Bikes, Safety and Telephone Poles

by Jon Amel, American Red Cross Volunteer

kid bikingThey say that in the moments before a person experiences an accident, time seems to slow down, and the most important parts of their life flash before their eyes.

I can only speak for myself here, but I’m going to declare that statement to be a load of nonsense. You see, I was involved in an unfortunate biking encounter with a telephone pole as a teenager. I was innocently riding my bike on the sidewalk (Note: don’t ride your bike on the sidewalk,) when I veered onto the grass to clear the way for an oncoming jogger.  After passing him, I looked back to see if I’d given him enough space, and maybe get a friendly wave of thanks. He offered no friendly wave. Jerk.

telephone poleWhat I did see as I turned back around was the telephone pole coming towards me at full speed.

Now I can only assume this is the moment when time was supposed to slow to a crawl, and I was meant to see memories of old birthday parties and Christmas mornings. Didn’t happen. All I saw was thirty feet of splintered, rusty nail-covered misery. And time didn’t slow. That sucker was coming in hot.

I immediately realized I had no chance to stop or veer out of the way. Telephone pole and I were about to get intimate, there was no way around it. So I prepared in the only way I could on such short notice… I uttered an expletive and peed myself a little. Just a little.

I couldn’t have hit that pole more squarely if I’d aimed for it. My front wheel collapsed like the Austro-Hungarian Empire, and the back wheel reared up like an angry bull trying to throw a rider. And throw me it did, face first, right into the pole.

bike helmetIt’s reasonable to assume I was dragged away from the scene with a face full of splintered wood, and a skull full of rusty nails, but such was not the case, for I was wise enough to be wearing a well-fitting bike helmet. Bike helmet really stood up and took one for the team, sparing me from that caved-in skull look, which nobody finds appealing, and likely imposes severe limitations to any potential dating opportunities. Always wear a well-fitting helmet.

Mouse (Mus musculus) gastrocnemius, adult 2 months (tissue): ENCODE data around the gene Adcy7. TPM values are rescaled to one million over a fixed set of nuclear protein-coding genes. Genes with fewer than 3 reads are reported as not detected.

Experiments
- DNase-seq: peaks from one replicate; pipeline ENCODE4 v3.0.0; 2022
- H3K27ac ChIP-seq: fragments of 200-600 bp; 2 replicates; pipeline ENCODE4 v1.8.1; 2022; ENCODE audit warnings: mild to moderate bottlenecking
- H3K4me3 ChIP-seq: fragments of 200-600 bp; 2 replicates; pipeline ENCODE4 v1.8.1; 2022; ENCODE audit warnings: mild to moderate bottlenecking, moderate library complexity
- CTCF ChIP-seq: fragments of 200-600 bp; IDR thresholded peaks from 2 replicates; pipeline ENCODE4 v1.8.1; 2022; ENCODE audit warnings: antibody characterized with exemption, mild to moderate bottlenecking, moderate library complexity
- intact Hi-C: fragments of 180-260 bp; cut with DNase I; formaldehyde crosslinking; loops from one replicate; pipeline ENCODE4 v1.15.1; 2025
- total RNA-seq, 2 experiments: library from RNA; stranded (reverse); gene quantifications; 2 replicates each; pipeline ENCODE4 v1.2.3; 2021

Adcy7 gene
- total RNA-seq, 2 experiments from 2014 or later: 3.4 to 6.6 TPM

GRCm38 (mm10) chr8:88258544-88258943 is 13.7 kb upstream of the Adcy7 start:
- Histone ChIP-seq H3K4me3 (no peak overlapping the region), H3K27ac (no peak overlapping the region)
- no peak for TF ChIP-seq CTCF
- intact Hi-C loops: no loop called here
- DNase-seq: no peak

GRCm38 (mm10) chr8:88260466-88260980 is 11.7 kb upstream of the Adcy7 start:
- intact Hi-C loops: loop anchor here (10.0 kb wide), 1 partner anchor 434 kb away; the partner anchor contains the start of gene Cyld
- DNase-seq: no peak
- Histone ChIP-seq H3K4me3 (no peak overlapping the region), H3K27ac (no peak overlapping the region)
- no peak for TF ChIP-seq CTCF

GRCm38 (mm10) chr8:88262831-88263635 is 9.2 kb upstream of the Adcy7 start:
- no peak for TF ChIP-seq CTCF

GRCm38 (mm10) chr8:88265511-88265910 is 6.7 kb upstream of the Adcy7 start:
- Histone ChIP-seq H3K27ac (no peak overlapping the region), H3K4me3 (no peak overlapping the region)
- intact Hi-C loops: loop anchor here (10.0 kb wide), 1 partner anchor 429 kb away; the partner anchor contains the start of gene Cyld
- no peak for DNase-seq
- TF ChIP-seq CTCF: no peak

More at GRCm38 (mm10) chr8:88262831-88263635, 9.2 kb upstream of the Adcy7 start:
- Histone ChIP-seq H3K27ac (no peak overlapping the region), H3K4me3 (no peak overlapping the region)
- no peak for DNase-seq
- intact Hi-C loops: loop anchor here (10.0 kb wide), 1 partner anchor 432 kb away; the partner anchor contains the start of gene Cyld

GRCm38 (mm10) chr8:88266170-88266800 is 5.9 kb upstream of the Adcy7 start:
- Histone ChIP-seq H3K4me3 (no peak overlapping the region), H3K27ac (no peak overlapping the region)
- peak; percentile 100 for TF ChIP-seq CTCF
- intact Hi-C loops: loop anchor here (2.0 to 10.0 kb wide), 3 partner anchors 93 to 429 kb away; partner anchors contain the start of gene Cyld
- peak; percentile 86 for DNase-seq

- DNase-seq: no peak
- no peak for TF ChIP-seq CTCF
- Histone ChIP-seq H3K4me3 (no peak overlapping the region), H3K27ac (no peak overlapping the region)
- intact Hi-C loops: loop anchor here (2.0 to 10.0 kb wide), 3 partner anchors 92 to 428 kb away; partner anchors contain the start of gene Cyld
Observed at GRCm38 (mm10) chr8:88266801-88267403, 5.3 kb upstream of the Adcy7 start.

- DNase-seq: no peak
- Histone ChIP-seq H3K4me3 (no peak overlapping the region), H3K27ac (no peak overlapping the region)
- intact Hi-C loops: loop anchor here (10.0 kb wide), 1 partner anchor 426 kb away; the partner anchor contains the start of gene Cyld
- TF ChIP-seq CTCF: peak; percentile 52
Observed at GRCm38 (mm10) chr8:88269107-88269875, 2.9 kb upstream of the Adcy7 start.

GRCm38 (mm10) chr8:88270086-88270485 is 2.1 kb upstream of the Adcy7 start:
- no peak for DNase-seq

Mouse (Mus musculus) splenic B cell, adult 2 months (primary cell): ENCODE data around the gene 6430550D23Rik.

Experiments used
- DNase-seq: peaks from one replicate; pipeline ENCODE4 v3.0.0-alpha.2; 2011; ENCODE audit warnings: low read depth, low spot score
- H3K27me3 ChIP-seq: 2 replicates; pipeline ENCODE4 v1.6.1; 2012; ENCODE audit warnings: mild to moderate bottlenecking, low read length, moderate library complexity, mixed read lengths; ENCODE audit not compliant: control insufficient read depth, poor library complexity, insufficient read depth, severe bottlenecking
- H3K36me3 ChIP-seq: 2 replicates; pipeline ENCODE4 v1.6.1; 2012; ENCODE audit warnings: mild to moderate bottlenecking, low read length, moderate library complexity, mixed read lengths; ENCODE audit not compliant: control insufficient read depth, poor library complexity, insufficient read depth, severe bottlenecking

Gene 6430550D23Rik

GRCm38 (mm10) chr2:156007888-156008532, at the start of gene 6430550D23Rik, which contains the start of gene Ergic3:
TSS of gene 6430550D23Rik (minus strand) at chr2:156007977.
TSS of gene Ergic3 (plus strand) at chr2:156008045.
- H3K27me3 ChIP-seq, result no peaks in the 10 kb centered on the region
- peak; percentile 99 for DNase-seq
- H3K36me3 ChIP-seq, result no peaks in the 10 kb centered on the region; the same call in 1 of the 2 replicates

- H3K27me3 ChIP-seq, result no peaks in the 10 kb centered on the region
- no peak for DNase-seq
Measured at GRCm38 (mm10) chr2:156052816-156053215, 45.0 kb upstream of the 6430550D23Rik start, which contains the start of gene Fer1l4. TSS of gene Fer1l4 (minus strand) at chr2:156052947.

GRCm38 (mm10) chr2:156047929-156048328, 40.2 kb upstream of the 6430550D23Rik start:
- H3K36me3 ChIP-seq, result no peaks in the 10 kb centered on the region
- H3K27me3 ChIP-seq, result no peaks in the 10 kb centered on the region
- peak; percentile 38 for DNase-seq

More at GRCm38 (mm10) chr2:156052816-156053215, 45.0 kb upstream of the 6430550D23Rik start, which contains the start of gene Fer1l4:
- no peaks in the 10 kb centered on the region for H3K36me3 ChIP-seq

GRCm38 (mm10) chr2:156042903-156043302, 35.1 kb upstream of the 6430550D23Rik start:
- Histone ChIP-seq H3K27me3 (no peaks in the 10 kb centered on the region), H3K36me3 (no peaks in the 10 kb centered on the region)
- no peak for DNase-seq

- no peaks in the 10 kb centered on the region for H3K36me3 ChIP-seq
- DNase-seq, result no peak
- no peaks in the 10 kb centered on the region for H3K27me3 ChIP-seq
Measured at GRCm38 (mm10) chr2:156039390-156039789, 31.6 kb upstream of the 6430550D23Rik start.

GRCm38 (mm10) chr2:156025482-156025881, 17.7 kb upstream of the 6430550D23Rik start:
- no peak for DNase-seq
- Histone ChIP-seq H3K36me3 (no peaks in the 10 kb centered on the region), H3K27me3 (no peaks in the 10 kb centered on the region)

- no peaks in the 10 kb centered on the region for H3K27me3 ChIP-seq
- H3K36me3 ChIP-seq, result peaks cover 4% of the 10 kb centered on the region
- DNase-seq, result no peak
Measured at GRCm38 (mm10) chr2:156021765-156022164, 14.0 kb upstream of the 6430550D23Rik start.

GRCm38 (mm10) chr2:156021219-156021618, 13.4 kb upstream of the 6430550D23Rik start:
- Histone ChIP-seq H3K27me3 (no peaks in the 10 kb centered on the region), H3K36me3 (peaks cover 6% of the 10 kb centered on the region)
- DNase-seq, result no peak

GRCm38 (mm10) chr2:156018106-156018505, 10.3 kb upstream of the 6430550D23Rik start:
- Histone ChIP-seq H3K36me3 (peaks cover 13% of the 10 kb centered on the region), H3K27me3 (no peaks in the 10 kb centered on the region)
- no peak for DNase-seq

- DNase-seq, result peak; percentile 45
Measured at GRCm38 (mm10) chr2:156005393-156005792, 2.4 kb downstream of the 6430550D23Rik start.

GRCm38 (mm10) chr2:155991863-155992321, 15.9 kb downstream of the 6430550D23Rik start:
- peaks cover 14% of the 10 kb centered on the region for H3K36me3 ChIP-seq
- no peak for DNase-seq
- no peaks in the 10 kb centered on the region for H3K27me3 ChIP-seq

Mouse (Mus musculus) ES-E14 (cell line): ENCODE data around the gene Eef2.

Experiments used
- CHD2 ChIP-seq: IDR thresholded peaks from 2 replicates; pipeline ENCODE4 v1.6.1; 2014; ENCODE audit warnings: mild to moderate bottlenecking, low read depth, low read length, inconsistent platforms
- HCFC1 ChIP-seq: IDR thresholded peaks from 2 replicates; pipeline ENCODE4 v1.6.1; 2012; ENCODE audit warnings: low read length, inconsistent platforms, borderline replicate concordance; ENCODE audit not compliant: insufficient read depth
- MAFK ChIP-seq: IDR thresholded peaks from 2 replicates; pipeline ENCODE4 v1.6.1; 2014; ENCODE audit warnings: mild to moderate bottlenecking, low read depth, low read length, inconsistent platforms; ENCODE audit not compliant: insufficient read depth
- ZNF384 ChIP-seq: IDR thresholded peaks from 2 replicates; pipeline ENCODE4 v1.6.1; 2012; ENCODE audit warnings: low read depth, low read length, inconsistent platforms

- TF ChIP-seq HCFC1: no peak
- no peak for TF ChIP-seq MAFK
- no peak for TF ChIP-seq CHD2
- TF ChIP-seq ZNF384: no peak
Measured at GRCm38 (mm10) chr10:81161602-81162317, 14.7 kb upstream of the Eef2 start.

Let’s take a look at some other safety tips…

Use an appropriately sized bike: There should be one to two inches of clearance when you are standing over the top bar of a road bicycle, and three to four inches of clearance between you and the top bar of a mountain bike. Your handlebar should be at the same level as the seat, which should sit level from front to back.

Make sure the bike works: Everyone enjoys those internet videos of people slamming into things while on their bike, and rightfully so. Few things are as entertaining as seeing someone you don’t know say, “Hey, watch this!” only to end up plastered against a brick wall. What is less fun is actually being splattered against a brick wall because your brakes are broken or worn out. You might break something, or have to search for your teeth. Not fun. Make sure your brakes work.

Make sure people can see you: There is a reason you see very few ninjas on bikes. This is because it is a bad idea to wear dark clothing on a bike. You want other people on the road (especially people driving cars) to see you, and black is a bad choice for that particular goal. But don’t think white is going to keep you safe. Science says no to that too. Studies have shown that wearing white while biking doesn’t improve your visibility to motorists. You should be wearing the brightest colors possible. That means neon or fluorescent, and preferably something with a decent amount of reflective surfaces. You should also make sure that there are reflectors on both the front and back of your bike. If you have to ride your bike at night, you should have a light mounted to the front of your bike, and a flashing light mounted to the rear.

Go with the flow of traffic, and obey all traffic laws: Johnny law considers your bike a vehicle, and you a driver, so act like it. This means stopping at stop signs/ stoplights and yielding when appropriate (you always yield to pedestrians. Always)

Stay alert and focused: Put the phone away (unless you are looking at the Red Cross First Aid App) Facebook doesn’t need to know you’re on a bike, and that text can wait. You need to stay alert for things like pedestrians, cars, potholes, dogs, ninjas, clowns and telephone poles. Especially telephone poles. Those things jump out from nowhere.

Stay safe out there, folks and to check out additional safety tips go to:

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